HIV-infected patients often suffer severe forms of oropharyngeal candidosis, mainly caused by Candida albicans, although over the last decade the reported incidence of infections caused by other Candida species has increased significantly (16). Candida dubliniensis is a recently identified yeast,(23,24,26) mostly isolated in HIV-infected individuals with oral candidosis. C. dubliniensis has also been recovered from the oral cavities of asymptomatic and symptomatic immunocompetent individuals, although to a much lesser extent. Transmission of genetically indistinguishable strains of C. albicans between HIV-infected adult partners has been reported previously (14). However, little is known about the transmission of the isogenic C. dubliniensis strain between children and within families. The aim of this study was to investigate the presence of C. dubliniensis among Brazilian family members.

Candida dubliniensis was first described in South America by Rodero et al. (20). Oral flora from one Brazilian HIV-infected child and his family members was investigated. A total of 42 oral mucosa isolates were obtained from eight family members between September 2000 and January 2002 (Table 1). Yeast isolates were identified by classical methods. These included chromogenic agar culture, chlamydospore production, germ tube formation, Candida Check kitÒ, ID32CÒ profiled; and the temperature test was also used to distinguish Candida albicans from Candida dubliniensis by its differential growth at 45ºC. The confirmation of Candida dubliniensis identification was performed using molecular biotyping. The oral flora of the family members showed high diversity with several non-albicans isolates (Fig. 1), particularly the HIV-infected child was carrier of several Candida species. Candida dubliniensis was isolated only in the HIV-infected child and in his grandmother. The grandmother has repeatedly refused to be HIV tested. The colony formation unit (CFU) quantification was higher for Candida dubliniensis (CFU=100) in the HIV-infected child than in his grandmother (CFU <30). No one presented symptomatic oropharingeal candidosis at the moment of the oral examination. Higher Candida species diversity was observed in the HIV-infected child (Fig. 1).

 

 

At the phenotypic level of analysis a number of traits are distinguishable between the majority of C. albicans and C. dubliniensis isolates (27). However, conclusive differences must be assessed at the genetic level (25). Using the classical identification methods it was not possible to identify some isolates tested. The primary culture of Candida isolates on CHROMagar showed a dark green colony, rough appearance and smaller size in comparison with C. albicans colonies. The tested isolates that were identified as C. dubliniensis by PCR appeared as 305 base pair bands on the gel (Fig. 2). The reference isolates had independent band patterns after the RAPD-PCR. Isolates 73, 390, 2-MLA, 3-MLA and 3-LPS had identical RAPD band patterns (Fig. 3), indicating that the clinical follow-up of C. dubliniensis might have the same genotype. The other Brazilian C. dubliniensis (S-34) had different genotype. The genotypic coincidence among C. dubliniensis isolates from the same family member revealed that the grandmother was probably contaminated through the HIV-infected child (Fig. 3). Further epidemiological studies for his environment, such as neighbors, classmates and relatives might be requested. Recently Milan and collaborators (12) reported that Candida spp. colonization was 33% of the AIDS household contacts in contrast with 14% of the HIV-negative control (11,12). C. albicans was the most frequently isolated species. Our findings also reveal that transmission through the family members is possible and perhaps represents a previously under appreciated factor in families with or without HIV infection. Moreover, the asymptomatic members, who have not received antifungal therapy, may also be colonized with resistant Candida species. The transmission of C. dubliniensis among siblings, parents and relatives may be the exchange of contaminated fomites, which commonly occurs in the sharing of food, utensils, and toys.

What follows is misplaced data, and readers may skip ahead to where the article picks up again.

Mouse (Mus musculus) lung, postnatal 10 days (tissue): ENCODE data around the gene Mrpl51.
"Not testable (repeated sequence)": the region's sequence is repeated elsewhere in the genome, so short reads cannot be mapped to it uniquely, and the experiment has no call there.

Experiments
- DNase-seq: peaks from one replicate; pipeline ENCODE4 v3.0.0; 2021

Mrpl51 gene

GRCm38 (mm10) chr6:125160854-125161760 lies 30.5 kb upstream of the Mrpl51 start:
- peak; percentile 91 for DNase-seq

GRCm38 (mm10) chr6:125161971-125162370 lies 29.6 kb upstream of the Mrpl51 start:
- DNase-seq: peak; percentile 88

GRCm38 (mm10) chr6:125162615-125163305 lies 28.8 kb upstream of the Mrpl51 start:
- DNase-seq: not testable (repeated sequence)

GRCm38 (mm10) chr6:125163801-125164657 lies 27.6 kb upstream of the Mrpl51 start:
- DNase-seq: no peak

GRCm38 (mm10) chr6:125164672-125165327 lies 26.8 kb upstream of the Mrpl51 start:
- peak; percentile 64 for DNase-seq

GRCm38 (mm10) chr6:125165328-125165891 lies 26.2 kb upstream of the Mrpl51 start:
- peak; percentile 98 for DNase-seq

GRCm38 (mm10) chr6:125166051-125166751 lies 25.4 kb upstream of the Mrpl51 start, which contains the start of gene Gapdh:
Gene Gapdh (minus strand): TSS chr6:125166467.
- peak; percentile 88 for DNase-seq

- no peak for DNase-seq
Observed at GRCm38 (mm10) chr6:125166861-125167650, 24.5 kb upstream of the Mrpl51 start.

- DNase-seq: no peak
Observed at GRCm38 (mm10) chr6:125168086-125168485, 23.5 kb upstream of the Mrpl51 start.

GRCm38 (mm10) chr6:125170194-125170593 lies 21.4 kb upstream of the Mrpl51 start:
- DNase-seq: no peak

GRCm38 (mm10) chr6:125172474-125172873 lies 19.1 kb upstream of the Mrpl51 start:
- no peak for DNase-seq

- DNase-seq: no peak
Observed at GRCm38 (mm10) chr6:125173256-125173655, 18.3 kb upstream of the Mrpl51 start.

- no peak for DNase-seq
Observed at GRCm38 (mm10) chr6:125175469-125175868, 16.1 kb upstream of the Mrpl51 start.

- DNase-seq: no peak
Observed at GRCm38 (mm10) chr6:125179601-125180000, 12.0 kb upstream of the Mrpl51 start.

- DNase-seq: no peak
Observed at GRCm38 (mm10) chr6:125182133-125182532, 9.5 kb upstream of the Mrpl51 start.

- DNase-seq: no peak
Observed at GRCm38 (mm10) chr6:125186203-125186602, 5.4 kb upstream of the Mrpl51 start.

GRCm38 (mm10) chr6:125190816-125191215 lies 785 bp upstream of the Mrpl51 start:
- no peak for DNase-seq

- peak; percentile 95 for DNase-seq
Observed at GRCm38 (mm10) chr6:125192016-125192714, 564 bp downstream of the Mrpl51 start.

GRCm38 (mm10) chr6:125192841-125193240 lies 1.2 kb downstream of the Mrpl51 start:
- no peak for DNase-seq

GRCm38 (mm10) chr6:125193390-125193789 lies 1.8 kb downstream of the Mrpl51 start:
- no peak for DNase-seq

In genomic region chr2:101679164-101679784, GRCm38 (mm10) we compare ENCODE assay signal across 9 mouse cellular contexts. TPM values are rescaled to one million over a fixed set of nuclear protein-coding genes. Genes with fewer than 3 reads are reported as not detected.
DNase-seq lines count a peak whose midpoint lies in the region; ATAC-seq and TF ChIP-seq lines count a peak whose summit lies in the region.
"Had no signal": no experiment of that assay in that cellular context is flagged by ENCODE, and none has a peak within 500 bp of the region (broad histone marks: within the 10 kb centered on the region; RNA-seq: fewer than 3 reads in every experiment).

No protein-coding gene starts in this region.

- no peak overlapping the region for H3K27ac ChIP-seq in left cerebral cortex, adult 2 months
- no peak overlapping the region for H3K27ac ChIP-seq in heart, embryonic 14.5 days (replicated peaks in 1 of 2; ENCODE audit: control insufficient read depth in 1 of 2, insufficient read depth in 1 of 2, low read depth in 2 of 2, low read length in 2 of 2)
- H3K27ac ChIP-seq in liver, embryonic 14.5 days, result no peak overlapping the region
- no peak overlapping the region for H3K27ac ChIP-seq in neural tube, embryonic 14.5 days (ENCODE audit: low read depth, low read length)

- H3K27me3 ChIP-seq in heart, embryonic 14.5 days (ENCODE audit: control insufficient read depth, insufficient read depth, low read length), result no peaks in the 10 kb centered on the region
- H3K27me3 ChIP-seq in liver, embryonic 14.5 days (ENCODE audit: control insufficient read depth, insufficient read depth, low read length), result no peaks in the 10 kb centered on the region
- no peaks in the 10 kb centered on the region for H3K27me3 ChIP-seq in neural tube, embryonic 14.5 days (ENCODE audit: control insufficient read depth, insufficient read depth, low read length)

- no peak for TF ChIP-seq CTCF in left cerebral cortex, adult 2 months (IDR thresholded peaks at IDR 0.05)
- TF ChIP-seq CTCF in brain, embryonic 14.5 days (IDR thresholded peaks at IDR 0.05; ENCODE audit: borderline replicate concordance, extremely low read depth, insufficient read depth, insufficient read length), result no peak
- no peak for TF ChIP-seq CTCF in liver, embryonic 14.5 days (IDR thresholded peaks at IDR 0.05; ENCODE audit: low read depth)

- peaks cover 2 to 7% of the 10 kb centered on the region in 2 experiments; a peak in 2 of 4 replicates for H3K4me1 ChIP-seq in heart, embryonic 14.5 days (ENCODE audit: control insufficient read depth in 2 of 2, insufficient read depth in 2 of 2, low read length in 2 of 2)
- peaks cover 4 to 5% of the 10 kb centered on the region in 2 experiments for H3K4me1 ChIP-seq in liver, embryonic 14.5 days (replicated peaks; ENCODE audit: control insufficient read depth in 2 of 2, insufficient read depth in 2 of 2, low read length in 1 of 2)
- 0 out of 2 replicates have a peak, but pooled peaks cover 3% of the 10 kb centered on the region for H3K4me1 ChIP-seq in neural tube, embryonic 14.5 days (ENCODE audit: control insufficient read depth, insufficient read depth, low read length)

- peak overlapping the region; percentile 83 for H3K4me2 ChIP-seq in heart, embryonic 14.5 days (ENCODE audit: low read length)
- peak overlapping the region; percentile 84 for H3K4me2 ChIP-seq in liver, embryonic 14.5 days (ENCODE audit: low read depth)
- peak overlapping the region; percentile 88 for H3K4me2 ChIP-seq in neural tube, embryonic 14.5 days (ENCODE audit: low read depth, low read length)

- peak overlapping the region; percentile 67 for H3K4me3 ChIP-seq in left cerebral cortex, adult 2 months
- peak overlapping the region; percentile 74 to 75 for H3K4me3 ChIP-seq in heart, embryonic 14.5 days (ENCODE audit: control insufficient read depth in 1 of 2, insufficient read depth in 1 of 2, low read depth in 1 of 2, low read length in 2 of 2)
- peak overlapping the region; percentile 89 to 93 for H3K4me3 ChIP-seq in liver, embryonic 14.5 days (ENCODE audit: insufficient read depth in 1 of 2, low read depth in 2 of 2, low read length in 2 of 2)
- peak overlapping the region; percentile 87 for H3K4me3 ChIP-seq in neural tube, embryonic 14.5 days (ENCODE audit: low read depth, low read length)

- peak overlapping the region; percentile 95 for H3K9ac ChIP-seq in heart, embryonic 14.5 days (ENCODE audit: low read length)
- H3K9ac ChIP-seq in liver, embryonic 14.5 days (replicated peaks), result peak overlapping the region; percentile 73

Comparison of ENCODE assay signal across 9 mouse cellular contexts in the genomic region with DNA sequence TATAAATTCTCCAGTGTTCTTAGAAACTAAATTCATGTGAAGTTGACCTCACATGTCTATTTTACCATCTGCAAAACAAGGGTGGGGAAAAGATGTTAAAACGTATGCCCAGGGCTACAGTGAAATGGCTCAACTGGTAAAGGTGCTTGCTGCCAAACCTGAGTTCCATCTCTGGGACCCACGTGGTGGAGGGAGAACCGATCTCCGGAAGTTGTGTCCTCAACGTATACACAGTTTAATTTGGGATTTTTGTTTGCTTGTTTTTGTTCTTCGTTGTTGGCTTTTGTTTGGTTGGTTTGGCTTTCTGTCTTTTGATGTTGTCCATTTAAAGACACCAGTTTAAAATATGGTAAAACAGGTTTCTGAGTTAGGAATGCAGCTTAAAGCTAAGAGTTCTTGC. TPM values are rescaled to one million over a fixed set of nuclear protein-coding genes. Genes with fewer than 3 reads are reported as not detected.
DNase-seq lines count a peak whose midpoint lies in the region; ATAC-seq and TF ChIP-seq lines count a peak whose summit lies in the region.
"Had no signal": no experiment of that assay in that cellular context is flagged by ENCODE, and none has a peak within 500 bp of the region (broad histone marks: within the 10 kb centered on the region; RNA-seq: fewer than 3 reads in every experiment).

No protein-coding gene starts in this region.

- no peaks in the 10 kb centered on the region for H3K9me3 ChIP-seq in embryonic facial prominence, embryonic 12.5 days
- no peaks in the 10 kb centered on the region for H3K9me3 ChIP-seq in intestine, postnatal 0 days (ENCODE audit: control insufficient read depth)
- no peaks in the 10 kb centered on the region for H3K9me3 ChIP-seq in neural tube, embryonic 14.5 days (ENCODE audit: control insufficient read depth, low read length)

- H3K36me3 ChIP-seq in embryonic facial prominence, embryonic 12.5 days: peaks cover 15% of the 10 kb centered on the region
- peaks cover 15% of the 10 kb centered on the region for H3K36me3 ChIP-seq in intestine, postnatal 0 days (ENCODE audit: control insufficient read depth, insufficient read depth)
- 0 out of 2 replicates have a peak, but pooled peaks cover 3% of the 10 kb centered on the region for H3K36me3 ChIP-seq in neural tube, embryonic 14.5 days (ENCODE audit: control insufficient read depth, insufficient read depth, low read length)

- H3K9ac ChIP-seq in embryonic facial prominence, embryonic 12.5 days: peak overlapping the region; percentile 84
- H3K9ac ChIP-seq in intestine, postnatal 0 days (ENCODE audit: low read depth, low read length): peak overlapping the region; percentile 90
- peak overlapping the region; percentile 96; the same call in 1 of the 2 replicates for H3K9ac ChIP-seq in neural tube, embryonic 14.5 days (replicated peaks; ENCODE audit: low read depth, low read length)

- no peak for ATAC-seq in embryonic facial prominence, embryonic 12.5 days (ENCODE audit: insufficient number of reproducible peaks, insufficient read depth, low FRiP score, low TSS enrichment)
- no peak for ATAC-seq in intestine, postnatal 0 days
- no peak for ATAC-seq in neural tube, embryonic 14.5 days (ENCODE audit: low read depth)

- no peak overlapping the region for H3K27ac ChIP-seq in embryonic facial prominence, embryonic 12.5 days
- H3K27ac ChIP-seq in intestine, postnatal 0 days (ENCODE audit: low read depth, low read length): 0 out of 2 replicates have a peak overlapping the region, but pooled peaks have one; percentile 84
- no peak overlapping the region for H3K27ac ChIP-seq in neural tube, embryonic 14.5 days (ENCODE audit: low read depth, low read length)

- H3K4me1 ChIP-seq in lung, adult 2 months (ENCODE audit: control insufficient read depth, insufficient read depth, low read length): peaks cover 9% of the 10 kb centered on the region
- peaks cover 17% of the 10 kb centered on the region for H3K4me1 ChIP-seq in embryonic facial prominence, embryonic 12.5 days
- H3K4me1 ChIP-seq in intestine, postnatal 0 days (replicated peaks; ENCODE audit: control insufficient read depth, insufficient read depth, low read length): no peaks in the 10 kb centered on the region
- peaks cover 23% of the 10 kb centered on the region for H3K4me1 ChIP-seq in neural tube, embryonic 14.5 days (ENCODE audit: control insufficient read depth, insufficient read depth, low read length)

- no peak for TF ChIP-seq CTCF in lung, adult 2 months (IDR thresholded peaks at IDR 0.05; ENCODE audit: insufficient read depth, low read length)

MICs for each antifungal agent were determined and all C. dubliniensis isolates investigated were susceptible to the antifungal drugs tested (Table 2), with the exception of nystatin. C. dubliniensis isolates exhibited MIC values of 0.125 µg/mL for voriconazole. C. dubliniensis isolates from Brazil in a previous study (10) reported high susceptibility for azoles and similar results were described in the literature (13,18,19). Non- dubliniensis isolates from the other members of the family were susceptible to all drugs tested (data not shown).